Rough diamond sales at De Beers fell 25 percent in the first cycle of the year, signalling weak demand for smaller and cheaper stones. Photo: Reuters

JOHANNESBURG – Rough diamond sales at De Beers fell 25 percent in the first cycle of the year, signalling weak demand for smaller and cheaper stones.

The 85 percent Anglo American-owned company reported that rough diamond sales had fallen to $505 million (R6.87 billion), down from $672m a year earlier.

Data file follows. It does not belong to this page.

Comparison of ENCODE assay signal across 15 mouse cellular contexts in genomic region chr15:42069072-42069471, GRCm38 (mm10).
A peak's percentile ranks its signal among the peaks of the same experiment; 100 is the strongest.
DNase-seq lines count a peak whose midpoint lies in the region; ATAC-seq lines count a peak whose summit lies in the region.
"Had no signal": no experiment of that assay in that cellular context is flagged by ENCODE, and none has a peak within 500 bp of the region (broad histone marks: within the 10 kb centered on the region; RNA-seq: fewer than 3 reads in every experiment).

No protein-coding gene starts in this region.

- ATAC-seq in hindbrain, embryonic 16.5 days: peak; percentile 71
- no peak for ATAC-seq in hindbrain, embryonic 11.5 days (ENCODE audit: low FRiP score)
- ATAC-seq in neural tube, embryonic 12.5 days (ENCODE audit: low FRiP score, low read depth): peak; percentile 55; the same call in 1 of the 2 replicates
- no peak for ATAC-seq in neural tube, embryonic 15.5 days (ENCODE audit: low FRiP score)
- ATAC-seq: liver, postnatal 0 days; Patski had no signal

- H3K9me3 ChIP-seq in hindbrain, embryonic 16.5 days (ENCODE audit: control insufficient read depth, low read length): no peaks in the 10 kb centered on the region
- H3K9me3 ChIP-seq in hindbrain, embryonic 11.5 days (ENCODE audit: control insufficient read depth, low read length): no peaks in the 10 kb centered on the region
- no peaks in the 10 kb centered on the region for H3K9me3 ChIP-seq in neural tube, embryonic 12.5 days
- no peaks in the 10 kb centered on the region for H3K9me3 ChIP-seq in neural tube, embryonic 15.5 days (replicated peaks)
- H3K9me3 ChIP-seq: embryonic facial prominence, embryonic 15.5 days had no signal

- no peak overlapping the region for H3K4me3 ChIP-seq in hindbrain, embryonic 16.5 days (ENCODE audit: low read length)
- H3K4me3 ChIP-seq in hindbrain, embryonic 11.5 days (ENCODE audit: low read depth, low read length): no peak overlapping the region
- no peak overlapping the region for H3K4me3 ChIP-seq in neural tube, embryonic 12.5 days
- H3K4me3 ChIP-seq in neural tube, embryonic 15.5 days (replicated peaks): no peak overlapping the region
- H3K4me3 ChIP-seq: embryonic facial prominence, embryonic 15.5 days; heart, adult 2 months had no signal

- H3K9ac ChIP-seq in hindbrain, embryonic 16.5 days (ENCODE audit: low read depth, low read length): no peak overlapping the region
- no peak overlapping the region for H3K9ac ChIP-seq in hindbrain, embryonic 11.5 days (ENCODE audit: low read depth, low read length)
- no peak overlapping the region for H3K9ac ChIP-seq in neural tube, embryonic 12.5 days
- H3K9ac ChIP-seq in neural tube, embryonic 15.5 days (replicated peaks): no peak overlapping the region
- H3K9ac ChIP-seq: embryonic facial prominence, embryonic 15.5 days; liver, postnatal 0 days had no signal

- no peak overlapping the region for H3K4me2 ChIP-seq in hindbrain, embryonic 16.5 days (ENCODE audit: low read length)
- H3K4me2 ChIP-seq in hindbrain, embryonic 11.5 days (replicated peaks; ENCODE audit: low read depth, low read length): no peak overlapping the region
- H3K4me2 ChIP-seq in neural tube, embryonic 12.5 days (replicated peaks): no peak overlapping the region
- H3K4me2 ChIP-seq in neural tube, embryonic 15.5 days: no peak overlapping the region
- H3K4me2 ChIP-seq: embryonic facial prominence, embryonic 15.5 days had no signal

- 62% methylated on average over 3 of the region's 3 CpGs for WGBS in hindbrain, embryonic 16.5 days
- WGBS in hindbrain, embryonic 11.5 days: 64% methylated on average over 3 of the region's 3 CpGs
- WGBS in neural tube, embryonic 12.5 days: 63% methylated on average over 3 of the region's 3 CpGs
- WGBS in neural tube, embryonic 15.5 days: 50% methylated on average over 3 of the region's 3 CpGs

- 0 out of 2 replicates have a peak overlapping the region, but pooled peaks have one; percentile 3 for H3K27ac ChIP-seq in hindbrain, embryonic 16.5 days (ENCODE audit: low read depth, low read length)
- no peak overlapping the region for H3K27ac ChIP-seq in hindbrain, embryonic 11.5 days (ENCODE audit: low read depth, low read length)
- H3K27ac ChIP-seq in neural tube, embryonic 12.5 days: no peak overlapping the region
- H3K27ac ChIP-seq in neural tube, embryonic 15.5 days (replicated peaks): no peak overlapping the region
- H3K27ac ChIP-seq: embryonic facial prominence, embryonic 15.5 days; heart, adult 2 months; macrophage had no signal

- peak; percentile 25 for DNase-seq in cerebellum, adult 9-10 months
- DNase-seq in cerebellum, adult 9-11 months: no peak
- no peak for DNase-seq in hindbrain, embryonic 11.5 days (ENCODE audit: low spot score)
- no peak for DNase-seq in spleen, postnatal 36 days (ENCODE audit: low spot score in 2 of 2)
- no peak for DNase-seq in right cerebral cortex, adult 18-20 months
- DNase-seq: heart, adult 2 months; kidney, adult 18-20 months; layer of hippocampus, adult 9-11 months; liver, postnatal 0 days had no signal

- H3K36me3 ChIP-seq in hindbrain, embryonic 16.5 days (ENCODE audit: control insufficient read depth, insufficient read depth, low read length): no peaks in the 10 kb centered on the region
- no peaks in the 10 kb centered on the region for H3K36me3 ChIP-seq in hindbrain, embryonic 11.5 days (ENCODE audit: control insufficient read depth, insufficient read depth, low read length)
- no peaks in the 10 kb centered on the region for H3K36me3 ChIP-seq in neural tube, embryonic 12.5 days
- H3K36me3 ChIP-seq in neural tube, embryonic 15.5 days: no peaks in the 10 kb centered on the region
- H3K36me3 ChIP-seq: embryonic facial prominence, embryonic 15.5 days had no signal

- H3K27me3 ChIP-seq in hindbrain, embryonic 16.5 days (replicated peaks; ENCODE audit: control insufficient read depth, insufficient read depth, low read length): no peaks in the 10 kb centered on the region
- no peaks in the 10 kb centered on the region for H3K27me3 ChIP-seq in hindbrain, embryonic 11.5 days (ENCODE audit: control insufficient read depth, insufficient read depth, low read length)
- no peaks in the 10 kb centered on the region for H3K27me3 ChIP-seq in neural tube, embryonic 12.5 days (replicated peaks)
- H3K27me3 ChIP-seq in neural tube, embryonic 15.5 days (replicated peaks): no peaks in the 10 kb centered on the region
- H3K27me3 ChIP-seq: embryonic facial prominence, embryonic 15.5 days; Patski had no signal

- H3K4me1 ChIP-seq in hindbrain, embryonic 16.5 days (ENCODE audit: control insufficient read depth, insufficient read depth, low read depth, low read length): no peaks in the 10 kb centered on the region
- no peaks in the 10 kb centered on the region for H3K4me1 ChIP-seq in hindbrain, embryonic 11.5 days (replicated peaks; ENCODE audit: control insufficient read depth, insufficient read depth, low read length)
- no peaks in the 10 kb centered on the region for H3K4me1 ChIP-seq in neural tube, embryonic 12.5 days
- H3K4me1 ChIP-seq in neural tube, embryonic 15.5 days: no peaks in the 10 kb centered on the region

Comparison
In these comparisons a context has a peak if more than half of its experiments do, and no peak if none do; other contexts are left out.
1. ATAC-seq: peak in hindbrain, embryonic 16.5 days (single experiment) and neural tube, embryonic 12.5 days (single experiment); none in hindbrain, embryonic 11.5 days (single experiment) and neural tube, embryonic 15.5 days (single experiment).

Sales from the 10th sales cycle of 2018 amounted to $544m.

De Beers chief executive Bruce Cleaver said: “Rough diamond sales during the first sales cycle of 2019 were lower than those for the equivalent period last year, reflecting higher than normal sales in the previous cycle (cycle 10 2018) and the slow movement of lower value rough diamonds through the pipeline.”

Last week, De Beers said the full year rough diamond sales volumes had declined 4 percent at 33.7 million carats driven by lower demand for lower value rough diamonds in the second half of 2018. The company last week lowered its production guidance for 2019 to between 31 and 33 million carats.

The company attributed the lower production to the process of exiting from the Venetia open pit. 

BUSINESS REPORT